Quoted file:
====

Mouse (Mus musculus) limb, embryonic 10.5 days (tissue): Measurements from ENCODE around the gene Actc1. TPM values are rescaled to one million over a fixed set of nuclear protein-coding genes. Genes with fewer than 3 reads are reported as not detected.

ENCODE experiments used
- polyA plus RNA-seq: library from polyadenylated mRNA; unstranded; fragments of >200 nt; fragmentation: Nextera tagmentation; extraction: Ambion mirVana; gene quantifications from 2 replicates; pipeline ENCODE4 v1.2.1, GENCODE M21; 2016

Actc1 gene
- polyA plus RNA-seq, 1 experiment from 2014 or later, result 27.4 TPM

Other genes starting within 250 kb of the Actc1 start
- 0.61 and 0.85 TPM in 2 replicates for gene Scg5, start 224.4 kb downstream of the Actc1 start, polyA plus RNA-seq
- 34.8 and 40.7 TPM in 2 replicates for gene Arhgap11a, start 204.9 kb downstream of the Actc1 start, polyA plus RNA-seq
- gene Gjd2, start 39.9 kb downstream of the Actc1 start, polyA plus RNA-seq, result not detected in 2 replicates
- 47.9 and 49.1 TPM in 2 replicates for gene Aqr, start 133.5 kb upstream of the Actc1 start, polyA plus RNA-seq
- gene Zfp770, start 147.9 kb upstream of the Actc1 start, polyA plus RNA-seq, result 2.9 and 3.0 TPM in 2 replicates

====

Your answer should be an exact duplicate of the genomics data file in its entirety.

Mouse (Mus musculus) limb, embryonic 10.5 days (tissue): Measurements from ENCODE around the gene Actc1. TPM values are rescaled to one million over a fixed set of nuclear protein-coding genes. Genes with fewer than 3 reads are reported as not detected.

ENCODE experiments used
- polyA plus RNA-seq: library from polyadenylated mRNA; unstranded; fragments of >200 nt; fragmentation: Nextera tagmentation; extraction: Ambion mirVana; gene quantifications from 2 replicates; pipeline ENCODE4 v1.2.1, GENCODE M21; 2016

Actc1 gene
- polyA plus RNA-seq, 1 experiment from 2014 or later, result 27.4 TPM

Other genes starting within 250 kb of the Actc1 start
- 0.61 and 0.85 TPM in 2 replicates for gene Scg5, start 224.4 kb downstream of the Actc1 start, polyA plus RNA-seq
- 34.8 and 40.7 TPM in 2 replicates for gene Arhgap11a, start 204.9 kb downstream of the Actc1 start, polyA plus RNA-seq
- gene Gjd2, start 39.9 kb downstream of the Actc1 start, polyA plus RNA-seq, result not detected in 2 replicates
- 47.9 and 49.1 TPM in 2 replicates for gene Aqr, start 133.5 kb upstream of the Actc1 start, polyA plus RNA-seq
- gene Zfp770, start 147.9 kb upstream of the Actc1 start, polyA plus RNA-seq, result 2.9 and 3.0 TPM in 2 replicates